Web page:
Touching on taboo

Q&A with with editor-at-large at The Art Newspaper and Financial Times Art Market correspondent Georgina Adam

2 min read

Apart from facilitating, how can business have a positive influence on the arts?

It depends if you mean business in general or a business that sponsors art in particular? I think the money obviously helps in such things as production, but I suppose the most important way is by giving the art in question a much more global impact through the busi- ness’s networks, for instance Murakami has become much better known because of LV, or a number of artists through the tie-up with Absolut Vodka.

How can business have a negative influence?

The problem is if the business ends up influencing the art. If the sponsored artist starts making art as a function of its sponsor’s needs or goals, then it loses credibility. Also, if say a museum allows itself to be sponsored, but the sponsor wants to censor the art, that is a problem as well. And rarely do businesses want to sponsor anything really challenging. So the art side has to compromise, which is not necessarily good for the art. And I think artists have lost credibility if they become too commercial.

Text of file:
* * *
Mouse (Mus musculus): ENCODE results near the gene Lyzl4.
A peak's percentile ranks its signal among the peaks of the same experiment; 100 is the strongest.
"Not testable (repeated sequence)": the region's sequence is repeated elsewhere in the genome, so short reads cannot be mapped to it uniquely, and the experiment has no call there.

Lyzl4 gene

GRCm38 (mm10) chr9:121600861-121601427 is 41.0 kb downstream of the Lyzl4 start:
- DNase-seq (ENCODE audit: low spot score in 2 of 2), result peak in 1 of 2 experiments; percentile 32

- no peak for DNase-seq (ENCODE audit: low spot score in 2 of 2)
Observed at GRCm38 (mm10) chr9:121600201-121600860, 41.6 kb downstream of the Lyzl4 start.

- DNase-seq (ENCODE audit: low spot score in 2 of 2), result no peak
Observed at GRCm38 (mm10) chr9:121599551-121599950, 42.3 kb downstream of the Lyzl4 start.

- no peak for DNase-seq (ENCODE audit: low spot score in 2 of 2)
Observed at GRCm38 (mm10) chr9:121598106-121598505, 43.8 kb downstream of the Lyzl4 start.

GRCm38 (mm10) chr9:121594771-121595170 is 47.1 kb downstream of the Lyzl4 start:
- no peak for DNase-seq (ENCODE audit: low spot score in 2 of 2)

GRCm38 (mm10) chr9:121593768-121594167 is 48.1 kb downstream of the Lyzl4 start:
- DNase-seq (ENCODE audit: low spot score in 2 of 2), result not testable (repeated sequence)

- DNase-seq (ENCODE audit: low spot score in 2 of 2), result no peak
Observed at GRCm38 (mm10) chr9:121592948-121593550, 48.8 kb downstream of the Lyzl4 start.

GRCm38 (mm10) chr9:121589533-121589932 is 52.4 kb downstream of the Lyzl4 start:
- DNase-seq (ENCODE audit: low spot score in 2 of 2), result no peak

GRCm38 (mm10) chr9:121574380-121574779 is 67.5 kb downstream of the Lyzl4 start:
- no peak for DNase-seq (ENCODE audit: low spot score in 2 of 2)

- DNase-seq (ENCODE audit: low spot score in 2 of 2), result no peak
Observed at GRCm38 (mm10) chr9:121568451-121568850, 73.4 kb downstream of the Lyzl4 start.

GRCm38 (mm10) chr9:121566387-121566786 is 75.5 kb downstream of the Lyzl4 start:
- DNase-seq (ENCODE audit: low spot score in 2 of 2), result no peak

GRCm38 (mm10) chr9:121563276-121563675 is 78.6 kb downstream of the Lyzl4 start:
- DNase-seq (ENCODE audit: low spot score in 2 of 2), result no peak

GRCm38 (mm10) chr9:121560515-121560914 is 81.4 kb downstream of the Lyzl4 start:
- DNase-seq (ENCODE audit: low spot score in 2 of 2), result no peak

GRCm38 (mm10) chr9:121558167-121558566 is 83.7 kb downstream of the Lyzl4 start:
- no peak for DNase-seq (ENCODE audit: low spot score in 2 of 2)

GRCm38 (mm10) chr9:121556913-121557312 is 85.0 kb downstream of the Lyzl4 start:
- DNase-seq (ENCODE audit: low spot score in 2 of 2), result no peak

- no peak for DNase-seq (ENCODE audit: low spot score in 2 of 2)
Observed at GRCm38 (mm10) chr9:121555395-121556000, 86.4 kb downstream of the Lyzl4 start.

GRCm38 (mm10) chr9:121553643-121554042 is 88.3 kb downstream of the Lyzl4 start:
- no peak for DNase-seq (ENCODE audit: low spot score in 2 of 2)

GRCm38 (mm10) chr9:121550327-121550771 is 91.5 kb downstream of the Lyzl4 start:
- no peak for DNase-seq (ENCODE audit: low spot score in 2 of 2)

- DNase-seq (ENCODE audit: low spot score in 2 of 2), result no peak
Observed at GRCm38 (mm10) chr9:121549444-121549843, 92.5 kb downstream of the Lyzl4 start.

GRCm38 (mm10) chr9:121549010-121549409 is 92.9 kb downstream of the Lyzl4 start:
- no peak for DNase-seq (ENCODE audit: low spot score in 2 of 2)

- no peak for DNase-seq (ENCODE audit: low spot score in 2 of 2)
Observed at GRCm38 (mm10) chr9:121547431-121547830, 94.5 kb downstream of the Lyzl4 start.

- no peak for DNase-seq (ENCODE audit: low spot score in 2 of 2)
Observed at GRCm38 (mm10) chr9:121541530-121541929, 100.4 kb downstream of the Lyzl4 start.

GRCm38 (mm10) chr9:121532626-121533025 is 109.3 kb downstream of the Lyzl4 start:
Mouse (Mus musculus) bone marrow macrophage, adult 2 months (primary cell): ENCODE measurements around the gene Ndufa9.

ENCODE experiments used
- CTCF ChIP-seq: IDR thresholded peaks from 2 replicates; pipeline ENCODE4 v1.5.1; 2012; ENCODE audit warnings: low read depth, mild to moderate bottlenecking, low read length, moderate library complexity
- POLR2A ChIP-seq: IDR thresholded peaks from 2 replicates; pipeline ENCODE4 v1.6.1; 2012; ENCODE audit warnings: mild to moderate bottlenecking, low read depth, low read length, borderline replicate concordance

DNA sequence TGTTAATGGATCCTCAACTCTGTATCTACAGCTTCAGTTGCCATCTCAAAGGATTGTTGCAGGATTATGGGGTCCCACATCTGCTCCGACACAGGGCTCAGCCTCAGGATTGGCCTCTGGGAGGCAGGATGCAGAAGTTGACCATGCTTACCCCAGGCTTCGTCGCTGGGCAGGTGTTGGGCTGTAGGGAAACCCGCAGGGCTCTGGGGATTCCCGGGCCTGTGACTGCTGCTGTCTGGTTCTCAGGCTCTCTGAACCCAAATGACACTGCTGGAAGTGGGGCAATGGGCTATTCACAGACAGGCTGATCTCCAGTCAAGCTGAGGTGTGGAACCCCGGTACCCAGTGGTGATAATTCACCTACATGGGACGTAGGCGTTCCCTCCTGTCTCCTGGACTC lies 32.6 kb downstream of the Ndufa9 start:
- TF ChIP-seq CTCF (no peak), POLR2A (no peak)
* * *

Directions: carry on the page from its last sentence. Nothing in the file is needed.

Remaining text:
How can limitations in the arts have a positive effect?

If you mean monetary limitations, then it can be creative, for instance the Arte Povera movement was born out of lack of money to buy material.

What is still taboo in arts and business partnerships?

The business world rarely wants to be associated with art that is extremely controversial or challenging. I mean political, sexual content. So some exhibitions will always have a hard time attracting sponsorship.

Can the arts help overcome taboo?

The arts can help overcome by making something previously unacceptable become acceptable through critical acclaim or sheer exposure. Pornography has gone mainstream since Mapplethorpe or Koons and many others – all those 70s feminist artists. Or Vasconcelos’ chande- lier made of tampons.

How can taboo stimulate innovation in both the arts and business?

Artists will always challenge convention so taboos are there to be con- fronted, and can lead to creativity and pushing forward the notion of what constitutes an artwork. Businesses need to “think outside the box” and challenging taboos is a way of doing this.

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